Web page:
Media reports that vitamin C thickens arteries were misleading. The studies in question revealed that the walls of arteries made thin by smoking can be regenerated to their natural 'thickness' by high levels of vitamin C. Also DNA changes to cells in test tubes immersed in ascorbic acid do not establish a conclusive link between vitamin C and cancer (see also article Issue 71 Vitamin C and Cancer

5. How safe are medicines compared to antioxidants?

* The Journal of the American Medical Association published in 1998 that in the USA in a typical year, prescribed drugs killed 106,000 people and caused 2,216,000 to be hospitalized; drug reactions are now the fourth major cause of death after heart disease, cancer and stroke;
* In the Betrayal of Trust (1994) Dr V. Coleman reported people suffering the adverse effects of prescribed drugs and medical error take up unnecessarily a million NHS hospital beds every year;
* In 1997 the British Journal of Clinical Pharmacology published that the vast majority of drug reactions go unreported;
* In 1991 the British Medical Journal reported that 85% of medical and surgical procedures are scientifically unproven.

6. How reliable is the scientific advice on supplements?

Professor Norman Krinsky of Trufts University School of Medicine headed the antioxidant study for the Institute of Medicine. He warned against taking antioxidants concluding "a direct connection between the intake of antioxidants and the prevention of chronic degenerative disease has yet to be established." He added, "After a comprehensive review of the scientific evidence, our panel concluded too little is known at present to provide a definitive answer."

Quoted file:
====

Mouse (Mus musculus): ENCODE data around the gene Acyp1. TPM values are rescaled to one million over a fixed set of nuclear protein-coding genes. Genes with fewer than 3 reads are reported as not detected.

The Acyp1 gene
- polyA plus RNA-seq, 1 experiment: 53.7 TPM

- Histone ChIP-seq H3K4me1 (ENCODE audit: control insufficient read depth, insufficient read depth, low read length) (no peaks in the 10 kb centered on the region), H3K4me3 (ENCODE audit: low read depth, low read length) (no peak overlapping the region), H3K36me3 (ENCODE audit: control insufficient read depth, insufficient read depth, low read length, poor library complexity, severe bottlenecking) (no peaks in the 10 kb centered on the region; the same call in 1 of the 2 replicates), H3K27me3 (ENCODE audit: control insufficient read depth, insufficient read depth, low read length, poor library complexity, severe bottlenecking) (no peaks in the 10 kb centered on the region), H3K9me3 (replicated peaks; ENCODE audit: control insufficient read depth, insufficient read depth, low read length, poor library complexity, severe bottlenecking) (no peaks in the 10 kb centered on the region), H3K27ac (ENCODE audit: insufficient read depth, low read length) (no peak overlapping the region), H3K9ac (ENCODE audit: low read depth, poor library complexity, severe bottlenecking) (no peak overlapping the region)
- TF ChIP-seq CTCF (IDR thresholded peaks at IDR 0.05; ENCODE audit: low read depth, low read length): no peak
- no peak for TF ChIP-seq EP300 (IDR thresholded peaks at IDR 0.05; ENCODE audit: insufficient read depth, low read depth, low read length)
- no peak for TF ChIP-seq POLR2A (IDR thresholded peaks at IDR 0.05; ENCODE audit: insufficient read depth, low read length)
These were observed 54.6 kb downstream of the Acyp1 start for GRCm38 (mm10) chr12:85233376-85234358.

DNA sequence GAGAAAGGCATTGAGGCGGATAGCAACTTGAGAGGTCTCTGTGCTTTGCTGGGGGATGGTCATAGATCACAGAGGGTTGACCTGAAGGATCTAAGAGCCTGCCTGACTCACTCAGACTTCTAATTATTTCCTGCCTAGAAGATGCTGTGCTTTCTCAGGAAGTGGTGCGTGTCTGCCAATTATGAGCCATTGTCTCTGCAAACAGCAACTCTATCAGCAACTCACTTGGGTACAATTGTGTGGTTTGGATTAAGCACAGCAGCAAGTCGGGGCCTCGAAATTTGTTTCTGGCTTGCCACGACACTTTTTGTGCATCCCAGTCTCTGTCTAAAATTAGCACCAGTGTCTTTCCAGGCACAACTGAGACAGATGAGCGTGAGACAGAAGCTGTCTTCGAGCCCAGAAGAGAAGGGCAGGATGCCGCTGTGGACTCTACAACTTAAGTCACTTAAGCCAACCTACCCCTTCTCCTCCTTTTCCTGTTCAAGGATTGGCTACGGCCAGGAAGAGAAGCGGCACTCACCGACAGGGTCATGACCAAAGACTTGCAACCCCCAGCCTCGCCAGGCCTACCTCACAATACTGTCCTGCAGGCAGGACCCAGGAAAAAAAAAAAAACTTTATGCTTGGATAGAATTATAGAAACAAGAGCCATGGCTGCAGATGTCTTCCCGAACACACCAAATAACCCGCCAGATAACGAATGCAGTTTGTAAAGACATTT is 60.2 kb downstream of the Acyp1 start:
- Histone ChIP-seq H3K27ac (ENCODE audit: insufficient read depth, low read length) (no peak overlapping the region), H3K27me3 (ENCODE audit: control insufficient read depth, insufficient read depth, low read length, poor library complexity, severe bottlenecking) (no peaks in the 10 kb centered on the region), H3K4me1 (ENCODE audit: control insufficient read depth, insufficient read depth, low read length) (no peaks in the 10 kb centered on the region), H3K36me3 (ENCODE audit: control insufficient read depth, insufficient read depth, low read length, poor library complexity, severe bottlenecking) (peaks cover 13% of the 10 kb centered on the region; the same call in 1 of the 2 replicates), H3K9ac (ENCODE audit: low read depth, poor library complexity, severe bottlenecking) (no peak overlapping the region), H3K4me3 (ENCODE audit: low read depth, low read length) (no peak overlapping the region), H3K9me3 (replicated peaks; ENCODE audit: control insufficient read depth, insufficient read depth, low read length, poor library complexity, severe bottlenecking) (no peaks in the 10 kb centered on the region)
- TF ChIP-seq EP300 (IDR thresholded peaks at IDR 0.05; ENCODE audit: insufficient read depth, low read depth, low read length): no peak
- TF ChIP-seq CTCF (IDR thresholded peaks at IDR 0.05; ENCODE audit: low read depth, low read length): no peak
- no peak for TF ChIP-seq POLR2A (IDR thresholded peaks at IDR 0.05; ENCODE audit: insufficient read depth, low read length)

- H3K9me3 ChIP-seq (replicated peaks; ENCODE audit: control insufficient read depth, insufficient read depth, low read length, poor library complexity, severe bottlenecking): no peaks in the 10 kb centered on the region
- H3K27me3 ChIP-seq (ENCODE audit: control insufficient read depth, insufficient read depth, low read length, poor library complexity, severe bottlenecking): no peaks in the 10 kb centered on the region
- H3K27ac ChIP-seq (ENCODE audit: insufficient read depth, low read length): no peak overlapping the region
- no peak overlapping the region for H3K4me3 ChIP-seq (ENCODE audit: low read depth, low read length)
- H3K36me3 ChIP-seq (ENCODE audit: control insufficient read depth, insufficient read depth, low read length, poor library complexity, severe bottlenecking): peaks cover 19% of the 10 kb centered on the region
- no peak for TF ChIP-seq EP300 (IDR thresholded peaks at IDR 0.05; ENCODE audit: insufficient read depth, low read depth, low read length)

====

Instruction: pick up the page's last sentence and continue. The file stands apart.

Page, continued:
The same institute spoke in this manner about folic acid. Whilst the Lancet, in 1996 published research revealing 400µg folic acid reduces neural defects by 70%, the Institute lowered the RDI for folic acid to substandard levels. Their concern was possible masking of pernicious anaemia – a very rare disorder among women of childbearing age!

In a personal conversation Dr Wagenmaker on the European Commission said the upper limit of 3x RDA was to be the standard throughout the European Union. He said that we the people did not have the knowledge to make informed decisions on supplement intake. The experts in the European Commission have the knowledge and therefore they have responsibility to decide for the people of Europe.

7. What safeguards are there that antioxidant combinations will not be banned along with herbal combinations?

In supplements vitamin and mineral combinations are important. Synergy and balance is vital in antioxidant activity. Vitamin E for example, prevents lipid peroxidation but in the process it becomes oxidised into a damaging tocopheroxyl radical. However, this process can be reversed by vitamin C. Vitamin C regenerates vitamin E and glutathione regenerates vitamin C. Glutathione and vitamin E both require selenium for their action.

Many powerful antioxidants are plant extracts. Broccoli, citrus and grape seeds and skins are common foods. Turmeric and rosemary are common condiments. Eating 6 – 8 servings of fruit and vegetables will provide a level of antioxidant protection. However, because few people maintain this level of consumption of fruit and vegetables there is a valid case for supplements with extracts of foods and condiments, which provide antioxidant protection.

8. Is it safe to rely on fresh fruit and vegetables for antioxidant protection?

On October 20th, 2001 The Guardian Weekend published a shock article on the unacceptable levels of pesticide residues in the fruit and vegetables sold in shops and super-markets throughout Great Britain. 'Toxic Shock' reported the lax attitude of the British Government. The report highlighted the regulating agency depends upon the agrochemical industry for funding and that tests are inadequate and inaccurate. Some carrots samples revealed pesticide levels 25 times higher than accepted levels. Potatoes have 12 pesticide applications and Cox's apples 16 in a single season. Carrots are sprayed with 4 insecticides – highly toxic organophosphates – three herbicides and two fungicides. A lettuce can be treated with 11 – 12 pesticides.